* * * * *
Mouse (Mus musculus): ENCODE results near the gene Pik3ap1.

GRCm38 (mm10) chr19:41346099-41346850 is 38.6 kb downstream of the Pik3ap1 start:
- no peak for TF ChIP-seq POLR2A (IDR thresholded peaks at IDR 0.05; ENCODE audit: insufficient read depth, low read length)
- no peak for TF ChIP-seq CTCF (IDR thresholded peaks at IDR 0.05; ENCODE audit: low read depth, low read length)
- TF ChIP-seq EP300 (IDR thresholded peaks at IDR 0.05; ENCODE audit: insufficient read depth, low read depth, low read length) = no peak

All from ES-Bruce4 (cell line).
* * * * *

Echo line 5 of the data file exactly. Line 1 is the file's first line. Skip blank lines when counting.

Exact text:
- TF ChIP-seq EP300 (IDR thresholded peaks at IDR 0.05; ENCODE audit: insufficient read depth, low read depth, low read length) = no peak